1. Overview

In Computer Science, linear data structures can be traversed in only one logical way. However, a tree data structure can be traversed in several different ways.

In this tutorial, we’ll discuss various ways to traverse a tree and the time complexity of such an operation.

2. What Is Tree Traversal?

Tree traversal is the process of visiting each node in a tree exactly once. Now from a current node, there might be more than one node we can reach. Therefore, it’s possible to have several different orders in which the nodes are visited. Let’s take an example:

The nodes of this tree can be traversed in many different ways. Some traversal orders are:

  • Order 1: A \rightarrow B \rightarrow C \rightarrow D \rightarrow E \rightarrow F
  • Order 2: A \rightarrow B \rightarrow D \rightarrow E \rightarrow C \rightarrow F
  • Order 3: D \rightarrow E \rightarrow F \rightarrow B \rightarrow C \rightarrow A

Hence depending on the nodes being visited, the traversal is classified into two categories: depth-first traversal and level order or breadth-first traversal.

The depth-first traversal can be further divided into three types of traversal: in-order, pre-order, and post-order traversal.

3. Tree Traversals Techniques

According to in-order traversal, we visit the nodes in the left subtree first, followed by the root node and the nodes in the right subtree. We first search for the left leaf node of the left subtree to start the in-order traversal.

In pre-order traversal, we visit the root node first, then the left subtree, and finally the right subtree.

In the case of post-order traversal, we visit the left subtree, then the right subtree, and finally the root node.

Finally, for level-order or breadth-first traversal, we visit all the nodes in a tree level by level fashion. We start with the root node and goes to the next level to visit the nodes.

4. Example

Now we’re taking an example tree, and let’s find the various traversals of the tree:

 

If we apply in-order traversal in this example tree, the in-order traversal of this tree would be G \rightarrow D \rightarrow H \rightarrow B \rightarrow E \rightarrow A \rightarrow C \rightarrow F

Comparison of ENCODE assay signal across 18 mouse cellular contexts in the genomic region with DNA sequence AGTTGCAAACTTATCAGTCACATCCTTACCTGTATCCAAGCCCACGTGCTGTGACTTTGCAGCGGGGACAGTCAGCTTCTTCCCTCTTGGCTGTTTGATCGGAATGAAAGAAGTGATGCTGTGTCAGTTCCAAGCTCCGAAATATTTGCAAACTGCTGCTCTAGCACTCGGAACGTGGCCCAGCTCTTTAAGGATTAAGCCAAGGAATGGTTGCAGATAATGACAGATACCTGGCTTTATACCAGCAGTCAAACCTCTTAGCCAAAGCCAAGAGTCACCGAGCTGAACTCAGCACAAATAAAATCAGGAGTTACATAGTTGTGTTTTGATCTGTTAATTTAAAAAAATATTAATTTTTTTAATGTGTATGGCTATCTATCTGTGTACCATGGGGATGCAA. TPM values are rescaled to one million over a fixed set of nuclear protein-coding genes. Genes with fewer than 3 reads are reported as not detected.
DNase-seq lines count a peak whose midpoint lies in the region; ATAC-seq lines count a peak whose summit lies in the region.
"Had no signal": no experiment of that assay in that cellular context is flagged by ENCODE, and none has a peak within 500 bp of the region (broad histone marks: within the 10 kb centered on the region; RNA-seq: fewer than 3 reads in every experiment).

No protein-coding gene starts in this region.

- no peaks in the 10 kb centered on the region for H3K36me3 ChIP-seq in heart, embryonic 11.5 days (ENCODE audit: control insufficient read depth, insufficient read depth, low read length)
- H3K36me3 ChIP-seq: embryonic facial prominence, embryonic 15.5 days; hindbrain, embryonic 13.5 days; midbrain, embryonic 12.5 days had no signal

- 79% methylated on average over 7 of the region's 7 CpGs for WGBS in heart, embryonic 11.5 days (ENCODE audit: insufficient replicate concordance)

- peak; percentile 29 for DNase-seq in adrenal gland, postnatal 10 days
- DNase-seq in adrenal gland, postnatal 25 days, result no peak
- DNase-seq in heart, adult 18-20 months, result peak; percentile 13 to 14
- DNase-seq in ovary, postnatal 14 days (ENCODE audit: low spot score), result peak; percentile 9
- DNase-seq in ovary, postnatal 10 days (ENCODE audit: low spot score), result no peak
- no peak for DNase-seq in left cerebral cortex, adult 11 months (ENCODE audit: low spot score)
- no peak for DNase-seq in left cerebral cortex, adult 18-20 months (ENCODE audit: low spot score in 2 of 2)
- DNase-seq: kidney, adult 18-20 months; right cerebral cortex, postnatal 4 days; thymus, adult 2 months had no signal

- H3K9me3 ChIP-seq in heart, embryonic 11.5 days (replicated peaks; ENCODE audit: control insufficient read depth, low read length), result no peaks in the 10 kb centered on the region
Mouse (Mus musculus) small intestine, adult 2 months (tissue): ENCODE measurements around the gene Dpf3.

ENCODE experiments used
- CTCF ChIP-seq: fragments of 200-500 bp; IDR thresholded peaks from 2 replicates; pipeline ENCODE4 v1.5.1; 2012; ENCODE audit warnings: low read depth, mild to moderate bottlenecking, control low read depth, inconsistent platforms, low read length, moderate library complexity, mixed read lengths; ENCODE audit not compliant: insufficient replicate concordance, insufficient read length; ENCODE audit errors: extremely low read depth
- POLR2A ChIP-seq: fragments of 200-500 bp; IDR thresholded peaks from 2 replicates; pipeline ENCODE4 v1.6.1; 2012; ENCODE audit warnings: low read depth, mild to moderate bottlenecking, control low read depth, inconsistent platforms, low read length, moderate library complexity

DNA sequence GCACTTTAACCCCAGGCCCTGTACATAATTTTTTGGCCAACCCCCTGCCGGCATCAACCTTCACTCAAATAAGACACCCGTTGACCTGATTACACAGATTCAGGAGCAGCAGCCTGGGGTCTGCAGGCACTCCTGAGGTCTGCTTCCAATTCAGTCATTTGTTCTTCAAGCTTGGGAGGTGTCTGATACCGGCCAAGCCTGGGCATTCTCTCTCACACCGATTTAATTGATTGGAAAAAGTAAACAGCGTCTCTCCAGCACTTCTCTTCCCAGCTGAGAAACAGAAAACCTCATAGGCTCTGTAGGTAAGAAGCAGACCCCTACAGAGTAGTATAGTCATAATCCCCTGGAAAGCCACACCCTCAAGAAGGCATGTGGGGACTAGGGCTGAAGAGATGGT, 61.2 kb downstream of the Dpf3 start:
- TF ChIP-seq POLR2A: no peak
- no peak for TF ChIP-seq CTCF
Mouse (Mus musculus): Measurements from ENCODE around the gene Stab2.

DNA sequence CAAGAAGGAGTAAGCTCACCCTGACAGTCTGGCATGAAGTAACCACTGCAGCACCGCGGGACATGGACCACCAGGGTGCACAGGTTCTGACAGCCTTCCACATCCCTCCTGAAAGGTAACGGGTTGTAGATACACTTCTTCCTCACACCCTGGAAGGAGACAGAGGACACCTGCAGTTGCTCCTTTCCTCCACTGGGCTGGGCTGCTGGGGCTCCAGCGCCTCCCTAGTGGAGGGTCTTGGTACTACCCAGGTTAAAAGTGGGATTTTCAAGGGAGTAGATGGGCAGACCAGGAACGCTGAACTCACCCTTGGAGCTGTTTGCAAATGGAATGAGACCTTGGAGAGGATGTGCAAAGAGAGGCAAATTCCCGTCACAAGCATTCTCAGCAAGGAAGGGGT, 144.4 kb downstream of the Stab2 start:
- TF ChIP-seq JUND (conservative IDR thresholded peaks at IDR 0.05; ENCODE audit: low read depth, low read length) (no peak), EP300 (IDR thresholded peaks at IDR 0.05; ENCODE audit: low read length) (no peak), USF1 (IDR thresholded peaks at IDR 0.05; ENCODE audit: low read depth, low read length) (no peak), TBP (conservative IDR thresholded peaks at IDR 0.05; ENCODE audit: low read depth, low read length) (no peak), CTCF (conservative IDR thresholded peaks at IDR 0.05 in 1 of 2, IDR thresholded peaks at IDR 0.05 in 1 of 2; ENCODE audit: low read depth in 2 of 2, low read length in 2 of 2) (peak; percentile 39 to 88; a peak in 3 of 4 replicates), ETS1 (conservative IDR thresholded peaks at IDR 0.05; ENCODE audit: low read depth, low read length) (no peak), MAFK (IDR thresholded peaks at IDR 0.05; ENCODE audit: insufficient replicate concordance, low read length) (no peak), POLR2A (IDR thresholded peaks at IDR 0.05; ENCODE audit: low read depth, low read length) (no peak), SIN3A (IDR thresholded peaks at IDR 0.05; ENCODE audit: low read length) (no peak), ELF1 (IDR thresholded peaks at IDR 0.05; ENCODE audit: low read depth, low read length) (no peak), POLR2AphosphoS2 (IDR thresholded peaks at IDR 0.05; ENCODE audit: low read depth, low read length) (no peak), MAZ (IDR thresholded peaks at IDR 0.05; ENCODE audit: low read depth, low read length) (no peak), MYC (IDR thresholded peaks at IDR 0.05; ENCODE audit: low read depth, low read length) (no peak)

In the case of pre-order traversal, we visit the root node first. Hence the pre-order traversal of this tree would be: A \rightarrow B \rightarrow D \rightarrow G \rightarrow H \rightarrow E \rightarrow C \rightarrow F

In the post-order traversal, we traverse the root node at the end. Therefore the post-order traversal of this tree would be: G \rightarrow H \rightarrow D \rightarrow E \rightarrow B \rightarrow F \rightarrow C \rightarrow A

The level-order traversal of the example tree would be: A \rightarrow B \rightarrow C \rightarrow D \rightarrow E \rightarrow F \rightarrow G \rightarrow H

5. Time Complexity of the Tree Traversals

In the general case, all the traversal algorithms visit each node in a tree exactly once. Therefore the time complexity of all the traversal algorithms would be \mathcal{O}(N) when a tree contains N nodes.

In order to verify the overall time complexity, we’re taking a corner case, and we’re going to find the time complexity to visit all the nodes. If a tree has N nodes, then the time complexity T(N) of the tree can be defined as:

    \[T(N) = T(L) + (N - L - 1) + C\]

L is the number of nodes on the left side of the tree, and C denotes a constant time. Now let’s assume that the given tree is a right-skewed tree. In the case of a right-skewed tree, the left of the tree will be empty. So L = 0:

    \[T(N) = T(0) + (N - 1) + C\]

    \[T(N) = 2T(0) + T(N-2) + 2C\]

    \[T(N) = 3T(0) + T(N-3) + 3C\]

    \[T(N) = 4T(0) + T(N-4) + 4C\]

If we continue, we’ll get:

    \[T(N) = (N-1)T(0) + T(1) + (N-1)C\]

    \[T(N) = NT(0) + (N)C\]

T(0) denotes traversing an empty tree which takes constant time:

    \[T(N) = NT(0) + (N)C = NC + NC = 2NC = \mathcal{O}(N)\]

Therefore, we verified that all the tree traversal algorithms take \mathbf{\mathcal{O}(N)}} time.

6. Conclusion

In this tutorial, we learned several ways to traverse a tree. We presented algorithms for each traversal and demonstrated with an example. Finally, we analyzed the time complexity of the traversal algorithms.

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